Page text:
OmegaBand: A Tasty One for Cisco?

Startup's gateway could be a way for Cisco to get in on InfiniBand

August 30, 2001

3 Min Read
Network Computing logo

InfiniBand startup OmegaBand Inc., (not to be confused with the cheesy sci-fi flick OmegaMan, starring Charlton Heston) hopes to close a second round of funding by the fall.

Then again, it might not need to if the rumors we are hearing come through. OmegaBand is also said to be raising a few eyebrows at Cisco Systems Inc. (Nasdaq: CSCO).

So far, the network giant hasnt officially said what its position is on InfiniBand, but it's under increasing pressure to do so, now that excitement is building over the potential market for the technology.

It's probably no coincidence that several Cisco execs have been spotted cruising this week's Intel Developer Forum in San Jose, Calif., where InfiniBand is much in evidence (see InfiniBand Steals the Show).

Unsurprisingly Cisco downplays InfiniBand's potential as a networking fabric. “It should be good for server clustering and PCI bus replacements, but Ethernet addresses the other 90 percent of the market,” says Mark Cree, general manager of Cisco’s storage business unit.And that's what makes OmegaBand such a yummy one for Cisco. Any company proposing to link InfiniBand-enabled devices via Ethernet should get a big thumbs-up from Cisco (more food for the IP machine). And OmegaBand appears to be the only player shipping a product in this space today.

By the same token, companies proposing to network data center systems together via InfiniBand instead of Ethernet -- such as InfiniSwitch Corp. and QLogic Corp. (Nasdaq: QLGC) -- get a big thumbs down from Cisco.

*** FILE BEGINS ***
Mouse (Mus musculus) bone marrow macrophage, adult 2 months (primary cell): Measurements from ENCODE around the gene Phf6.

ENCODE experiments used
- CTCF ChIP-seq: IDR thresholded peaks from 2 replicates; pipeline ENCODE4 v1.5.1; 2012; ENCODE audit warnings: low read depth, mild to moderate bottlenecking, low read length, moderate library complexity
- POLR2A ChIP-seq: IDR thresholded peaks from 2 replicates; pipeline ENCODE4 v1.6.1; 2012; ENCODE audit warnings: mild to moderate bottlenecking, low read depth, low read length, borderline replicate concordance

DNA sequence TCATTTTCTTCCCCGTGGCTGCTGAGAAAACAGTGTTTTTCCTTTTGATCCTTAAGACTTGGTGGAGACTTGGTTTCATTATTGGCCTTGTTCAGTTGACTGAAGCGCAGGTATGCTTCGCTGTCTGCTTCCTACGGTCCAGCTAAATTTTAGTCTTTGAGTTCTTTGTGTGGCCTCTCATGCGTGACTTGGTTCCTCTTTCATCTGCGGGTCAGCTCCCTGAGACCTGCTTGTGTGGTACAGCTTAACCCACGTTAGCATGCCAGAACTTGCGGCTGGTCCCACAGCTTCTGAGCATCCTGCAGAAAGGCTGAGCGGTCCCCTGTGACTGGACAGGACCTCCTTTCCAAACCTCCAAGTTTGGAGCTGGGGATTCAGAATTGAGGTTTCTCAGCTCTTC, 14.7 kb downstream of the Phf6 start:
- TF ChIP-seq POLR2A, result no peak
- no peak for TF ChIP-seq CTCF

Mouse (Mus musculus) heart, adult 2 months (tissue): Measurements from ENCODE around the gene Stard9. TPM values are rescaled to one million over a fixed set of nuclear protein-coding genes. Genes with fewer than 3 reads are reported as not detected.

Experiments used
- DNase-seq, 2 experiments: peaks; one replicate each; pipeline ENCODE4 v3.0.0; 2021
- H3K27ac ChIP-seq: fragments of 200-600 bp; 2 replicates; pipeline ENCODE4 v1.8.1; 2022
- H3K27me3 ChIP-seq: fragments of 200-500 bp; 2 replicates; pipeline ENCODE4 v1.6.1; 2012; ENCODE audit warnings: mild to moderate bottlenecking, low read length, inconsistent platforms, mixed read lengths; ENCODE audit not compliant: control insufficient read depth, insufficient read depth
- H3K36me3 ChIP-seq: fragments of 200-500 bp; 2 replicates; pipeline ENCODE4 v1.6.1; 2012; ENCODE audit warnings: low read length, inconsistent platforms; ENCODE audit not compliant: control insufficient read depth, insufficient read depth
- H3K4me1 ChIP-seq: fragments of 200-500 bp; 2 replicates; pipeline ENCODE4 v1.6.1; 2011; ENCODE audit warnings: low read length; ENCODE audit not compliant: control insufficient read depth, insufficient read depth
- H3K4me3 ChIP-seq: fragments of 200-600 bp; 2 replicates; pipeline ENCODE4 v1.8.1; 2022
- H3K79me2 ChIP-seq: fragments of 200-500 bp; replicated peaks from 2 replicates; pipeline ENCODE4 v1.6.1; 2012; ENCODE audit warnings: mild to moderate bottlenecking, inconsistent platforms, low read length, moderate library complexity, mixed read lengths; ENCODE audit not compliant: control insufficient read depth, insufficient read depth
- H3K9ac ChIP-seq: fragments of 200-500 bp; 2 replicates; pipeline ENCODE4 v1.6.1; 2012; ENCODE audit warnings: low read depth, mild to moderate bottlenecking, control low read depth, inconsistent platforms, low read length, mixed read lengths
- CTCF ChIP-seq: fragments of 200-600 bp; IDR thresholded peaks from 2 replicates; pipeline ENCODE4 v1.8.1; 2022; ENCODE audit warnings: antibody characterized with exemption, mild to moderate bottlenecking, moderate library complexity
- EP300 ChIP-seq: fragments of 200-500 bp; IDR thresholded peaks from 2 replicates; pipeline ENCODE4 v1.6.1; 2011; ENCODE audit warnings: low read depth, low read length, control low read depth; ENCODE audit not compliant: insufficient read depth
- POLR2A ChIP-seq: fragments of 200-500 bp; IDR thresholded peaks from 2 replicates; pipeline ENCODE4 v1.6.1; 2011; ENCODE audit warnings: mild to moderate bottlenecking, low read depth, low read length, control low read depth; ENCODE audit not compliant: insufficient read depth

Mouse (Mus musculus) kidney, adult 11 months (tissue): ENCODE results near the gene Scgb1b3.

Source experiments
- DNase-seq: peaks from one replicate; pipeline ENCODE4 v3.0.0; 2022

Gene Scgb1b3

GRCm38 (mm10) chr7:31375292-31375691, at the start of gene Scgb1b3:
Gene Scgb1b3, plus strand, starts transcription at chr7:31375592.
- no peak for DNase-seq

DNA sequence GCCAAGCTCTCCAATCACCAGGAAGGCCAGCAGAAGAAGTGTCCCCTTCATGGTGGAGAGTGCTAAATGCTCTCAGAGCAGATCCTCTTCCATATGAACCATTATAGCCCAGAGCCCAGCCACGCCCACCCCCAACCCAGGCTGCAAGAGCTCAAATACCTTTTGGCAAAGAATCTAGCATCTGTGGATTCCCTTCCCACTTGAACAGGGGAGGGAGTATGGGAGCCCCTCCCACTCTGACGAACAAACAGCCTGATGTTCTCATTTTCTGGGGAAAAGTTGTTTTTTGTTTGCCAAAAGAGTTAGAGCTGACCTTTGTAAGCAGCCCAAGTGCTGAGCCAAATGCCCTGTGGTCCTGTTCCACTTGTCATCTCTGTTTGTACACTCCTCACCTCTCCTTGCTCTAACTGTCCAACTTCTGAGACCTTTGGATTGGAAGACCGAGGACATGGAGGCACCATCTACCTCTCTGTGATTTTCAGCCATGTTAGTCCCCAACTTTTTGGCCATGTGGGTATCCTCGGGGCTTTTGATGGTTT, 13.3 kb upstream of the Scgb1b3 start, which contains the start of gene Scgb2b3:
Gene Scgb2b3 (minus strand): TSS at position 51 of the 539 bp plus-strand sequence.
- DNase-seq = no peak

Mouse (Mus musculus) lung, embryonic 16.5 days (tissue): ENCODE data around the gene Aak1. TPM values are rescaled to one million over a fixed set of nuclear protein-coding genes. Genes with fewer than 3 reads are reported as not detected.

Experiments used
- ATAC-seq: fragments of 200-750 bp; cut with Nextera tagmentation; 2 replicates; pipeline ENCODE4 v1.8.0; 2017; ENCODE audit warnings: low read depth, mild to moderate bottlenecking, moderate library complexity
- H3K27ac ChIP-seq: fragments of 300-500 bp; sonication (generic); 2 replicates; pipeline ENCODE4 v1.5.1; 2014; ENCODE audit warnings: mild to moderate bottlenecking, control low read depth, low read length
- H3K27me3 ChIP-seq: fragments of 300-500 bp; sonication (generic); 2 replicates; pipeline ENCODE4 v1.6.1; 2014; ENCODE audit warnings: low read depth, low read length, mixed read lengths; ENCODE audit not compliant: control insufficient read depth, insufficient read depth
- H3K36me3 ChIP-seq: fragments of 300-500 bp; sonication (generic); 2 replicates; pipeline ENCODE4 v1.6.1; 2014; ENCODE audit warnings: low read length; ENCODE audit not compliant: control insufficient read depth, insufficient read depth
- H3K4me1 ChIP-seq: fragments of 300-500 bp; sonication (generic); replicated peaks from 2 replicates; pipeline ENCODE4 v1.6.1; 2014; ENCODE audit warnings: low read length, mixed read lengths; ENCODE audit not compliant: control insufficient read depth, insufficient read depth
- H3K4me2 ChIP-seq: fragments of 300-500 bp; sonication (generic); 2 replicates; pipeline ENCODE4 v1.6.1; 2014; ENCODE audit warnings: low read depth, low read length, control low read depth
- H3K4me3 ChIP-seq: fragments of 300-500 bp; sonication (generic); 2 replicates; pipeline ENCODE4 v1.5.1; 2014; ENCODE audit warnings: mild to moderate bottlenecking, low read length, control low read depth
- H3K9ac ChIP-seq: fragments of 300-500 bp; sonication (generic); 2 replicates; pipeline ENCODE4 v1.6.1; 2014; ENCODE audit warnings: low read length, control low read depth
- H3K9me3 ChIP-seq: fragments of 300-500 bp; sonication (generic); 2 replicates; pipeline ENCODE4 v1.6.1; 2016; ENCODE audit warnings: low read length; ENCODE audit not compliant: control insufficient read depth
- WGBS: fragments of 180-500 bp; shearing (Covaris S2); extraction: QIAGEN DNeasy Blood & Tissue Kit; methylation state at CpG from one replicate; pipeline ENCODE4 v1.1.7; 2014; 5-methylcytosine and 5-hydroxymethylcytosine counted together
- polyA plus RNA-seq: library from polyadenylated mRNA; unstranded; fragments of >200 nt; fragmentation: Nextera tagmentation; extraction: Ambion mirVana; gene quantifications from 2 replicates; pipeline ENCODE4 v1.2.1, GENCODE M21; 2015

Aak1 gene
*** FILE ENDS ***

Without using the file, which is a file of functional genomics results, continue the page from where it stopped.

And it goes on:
Cree would not comment specifically on OmegaBand’s product, apart from saying: “We are always looking at new things. It doesn't mean we will do anything with them.”

Based in the InfiniBand Capital of Austin, Texas (Banderacom Inc., VIEO Inc., Lane15 Software, and Crossroads Systems Inc. [Nasdaq: CRDS] are all headquartered there), OmegaBand has built a pizza-box-sized gateway that can cluster together eight InfiniBand-enabled servers or storage devices and connect them to an Ethernet network.

It is debuting the IBgate 1000 at the Intel developer forum (see OmegaBand Joins InfiniBand). The second generation, expected early next year, will cluster as many as 64 InfiniBand-enabled servers and storage systems together.”The idea is to share high performance features like failover, loading balancing, and TCP-IP off-load capabilities between many servers rather than having to plug expensive NIC cards into each server,” says Brian Gardner, VP of business development at OmegaBand.

The reason the company ported the product to Ethernet rather than the dominant SAN protocol, Fibre Channel, is simple, says Gardner. “Companies want one connection for their storage and their network, and there are a lot more Ethernet ports out there than Fibre Channel, so it was the obvious way to go.” He doesn’t rule out porting the product to Fibre Channel, but it’s not currently on the roadmap.

As to whether the company is in talks with Cisco, Gardner says they are talking to everybody, noting, "Right now you need a lot of skill to play in the InfiniBand space, and Cisco doesn't have that."

OmegaBand has closed around $5 million in funding so far from Silicon-Valley VCs TeleSoft Partners

and InveStar Capital. The management and technical teams hail from the chip and systems businesses of IBM Corp. (NYSE: IBM), Advanced Micro Devices (NYSE: AMD), Motorola Inc. (NYSE: MOT), and Sun Microsystems Inc. (Nasdaq: SUNW); and on the networking side, from 3Com Corp. (Nasdaq: COMS) and Lucent Technologies Inc. (NYSE: LU).

— Jo Maitland, Senior Editor, Byte and Switch

Stay informed! Sign up to get expert advice and insight delivered direct to your inbox

You May Also Like

More Insights